Council pledges to look into Hucknall’s pothole problems

VITAL EVIDENCE -- one of the pothole photos taken by Coun John Wilmott in his survey into the poor state of Hucknall's roads.
VITAL EVIDENCE -- one of the pothole photos taken by Coun John Wilmott in his survey into the poor state of Hucknall's roads.

The poor state of pothole-plagued roads in Hucknall is to be looked into by Notts County Council, says one of the town’s councillors.

Coun John Wilmott conducted a survey and came up with 140 photos from 25 affected areas of Hucknall where the uneven road surfaces were “abysmal and unacceptable”. Now he says he has won a promise from the council to investigate the problem spots.

“A lot of people have rung me up to say how pleased they were that someone is at last looking at this,” said Coun Wilmott, who represents the newly-formed Hucknall First Community Forum.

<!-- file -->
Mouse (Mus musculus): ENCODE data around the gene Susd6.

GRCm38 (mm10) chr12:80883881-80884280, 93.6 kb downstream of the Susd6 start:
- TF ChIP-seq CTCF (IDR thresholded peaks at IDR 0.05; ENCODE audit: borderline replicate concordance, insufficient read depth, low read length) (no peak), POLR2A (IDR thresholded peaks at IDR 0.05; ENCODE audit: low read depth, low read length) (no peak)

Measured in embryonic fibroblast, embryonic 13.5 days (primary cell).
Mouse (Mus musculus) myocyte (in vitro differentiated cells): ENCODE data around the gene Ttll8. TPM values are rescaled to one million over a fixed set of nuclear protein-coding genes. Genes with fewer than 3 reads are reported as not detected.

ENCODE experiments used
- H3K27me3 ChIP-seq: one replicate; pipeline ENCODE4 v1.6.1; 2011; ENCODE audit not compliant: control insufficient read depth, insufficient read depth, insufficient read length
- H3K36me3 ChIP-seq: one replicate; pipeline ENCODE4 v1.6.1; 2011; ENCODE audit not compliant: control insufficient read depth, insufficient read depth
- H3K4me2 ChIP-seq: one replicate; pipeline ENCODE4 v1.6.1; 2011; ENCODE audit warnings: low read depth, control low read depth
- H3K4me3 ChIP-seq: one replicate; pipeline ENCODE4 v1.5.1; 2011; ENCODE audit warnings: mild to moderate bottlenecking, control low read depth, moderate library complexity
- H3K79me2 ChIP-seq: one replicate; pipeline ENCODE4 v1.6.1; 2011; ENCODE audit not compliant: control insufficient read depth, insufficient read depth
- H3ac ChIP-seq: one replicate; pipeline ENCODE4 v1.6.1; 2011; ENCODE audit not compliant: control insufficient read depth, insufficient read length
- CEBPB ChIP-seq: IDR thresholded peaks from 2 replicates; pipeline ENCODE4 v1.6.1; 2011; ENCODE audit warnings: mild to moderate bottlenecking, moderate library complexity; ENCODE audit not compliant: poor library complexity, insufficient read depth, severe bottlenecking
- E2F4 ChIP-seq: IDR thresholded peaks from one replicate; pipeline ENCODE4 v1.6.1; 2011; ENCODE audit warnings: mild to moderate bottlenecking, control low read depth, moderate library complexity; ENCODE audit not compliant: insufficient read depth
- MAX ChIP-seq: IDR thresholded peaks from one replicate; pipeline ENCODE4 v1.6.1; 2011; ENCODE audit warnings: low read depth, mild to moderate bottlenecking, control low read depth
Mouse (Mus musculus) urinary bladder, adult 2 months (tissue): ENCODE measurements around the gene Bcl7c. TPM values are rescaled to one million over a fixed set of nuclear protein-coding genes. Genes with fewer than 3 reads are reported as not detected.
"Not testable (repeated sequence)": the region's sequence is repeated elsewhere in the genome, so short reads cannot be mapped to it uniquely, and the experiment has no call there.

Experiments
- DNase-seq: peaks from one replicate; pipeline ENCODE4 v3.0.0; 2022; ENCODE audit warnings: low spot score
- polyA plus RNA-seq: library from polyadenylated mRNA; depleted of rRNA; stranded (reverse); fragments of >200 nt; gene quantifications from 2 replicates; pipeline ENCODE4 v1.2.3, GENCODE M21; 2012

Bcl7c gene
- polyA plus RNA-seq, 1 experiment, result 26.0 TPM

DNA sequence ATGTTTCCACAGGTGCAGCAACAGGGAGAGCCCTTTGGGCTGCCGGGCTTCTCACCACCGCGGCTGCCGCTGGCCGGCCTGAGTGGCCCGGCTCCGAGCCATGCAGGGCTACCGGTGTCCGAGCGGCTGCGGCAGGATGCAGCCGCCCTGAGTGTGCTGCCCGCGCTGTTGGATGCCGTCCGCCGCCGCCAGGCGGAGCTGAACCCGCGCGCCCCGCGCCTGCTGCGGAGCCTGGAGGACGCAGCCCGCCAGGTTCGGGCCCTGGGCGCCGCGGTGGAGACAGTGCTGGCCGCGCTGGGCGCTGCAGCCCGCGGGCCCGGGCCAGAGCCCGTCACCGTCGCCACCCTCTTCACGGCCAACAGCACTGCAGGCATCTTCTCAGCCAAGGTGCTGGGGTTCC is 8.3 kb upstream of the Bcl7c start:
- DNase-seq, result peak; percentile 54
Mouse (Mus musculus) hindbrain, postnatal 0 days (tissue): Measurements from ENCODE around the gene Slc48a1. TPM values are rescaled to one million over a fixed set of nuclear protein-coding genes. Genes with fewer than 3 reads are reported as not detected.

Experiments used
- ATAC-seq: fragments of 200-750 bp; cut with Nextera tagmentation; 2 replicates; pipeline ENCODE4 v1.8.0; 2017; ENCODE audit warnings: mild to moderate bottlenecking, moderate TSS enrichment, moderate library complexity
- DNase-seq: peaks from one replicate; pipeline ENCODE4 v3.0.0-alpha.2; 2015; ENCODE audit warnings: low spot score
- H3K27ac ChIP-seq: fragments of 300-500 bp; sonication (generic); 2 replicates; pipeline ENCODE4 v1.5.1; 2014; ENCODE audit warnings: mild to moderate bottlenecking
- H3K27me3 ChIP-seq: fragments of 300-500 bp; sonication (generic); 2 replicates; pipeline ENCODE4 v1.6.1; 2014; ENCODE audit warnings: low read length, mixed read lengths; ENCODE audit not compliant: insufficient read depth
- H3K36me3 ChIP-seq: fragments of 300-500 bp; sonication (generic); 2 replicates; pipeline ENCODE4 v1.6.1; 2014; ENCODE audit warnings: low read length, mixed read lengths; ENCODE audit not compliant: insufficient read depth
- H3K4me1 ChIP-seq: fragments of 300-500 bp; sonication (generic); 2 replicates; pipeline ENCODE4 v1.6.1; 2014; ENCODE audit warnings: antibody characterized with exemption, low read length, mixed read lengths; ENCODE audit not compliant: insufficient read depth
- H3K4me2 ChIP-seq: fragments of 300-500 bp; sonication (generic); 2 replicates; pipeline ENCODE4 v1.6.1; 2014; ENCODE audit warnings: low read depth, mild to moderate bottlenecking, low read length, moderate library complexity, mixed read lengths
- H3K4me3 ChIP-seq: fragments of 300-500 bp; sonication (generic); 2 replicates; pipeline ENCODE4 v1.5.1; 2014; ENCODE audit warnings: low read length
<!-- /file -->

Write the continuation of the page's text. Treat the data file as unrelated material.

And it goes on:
“We are putting pressure on the council and asking them to do something about it. The state of the streets in Hucknall is far below the standard we should expect.”

Residents of one street, Carlingford Road, launched a petition, which was presented to the council by Coun Wilmott, calling for the removal of potholes. He thanked Coun Kevin Greaves (Lab), a member of the council’s strategic planning and transport committee, for visiting Hucknall to inspect the roads.

Coun Greaves has disclosed that a grant of £77.9 million from the government has enabled the council to make 100,000 road repairs across the county in the last year. But Coun Wilmott pointed out that repairs in parts of Hucknall were “of differing quality”.

Meanwhile Coun Wilmott has presented another petition to the council from residents of Knoll Avenue in Hucknall over parking problems.

“There is not enough room for some residents to park outside their own homes,” he says. “So they are asking for a grassed area on the street to be resurfaced and turned into a parking bay.

“This grassed area was created to make the area look nice. But it isn’t doing anything, except collecting dog dirt. Residents are having to park their cars well away from their homes, so the possibility of vandalism is rife.”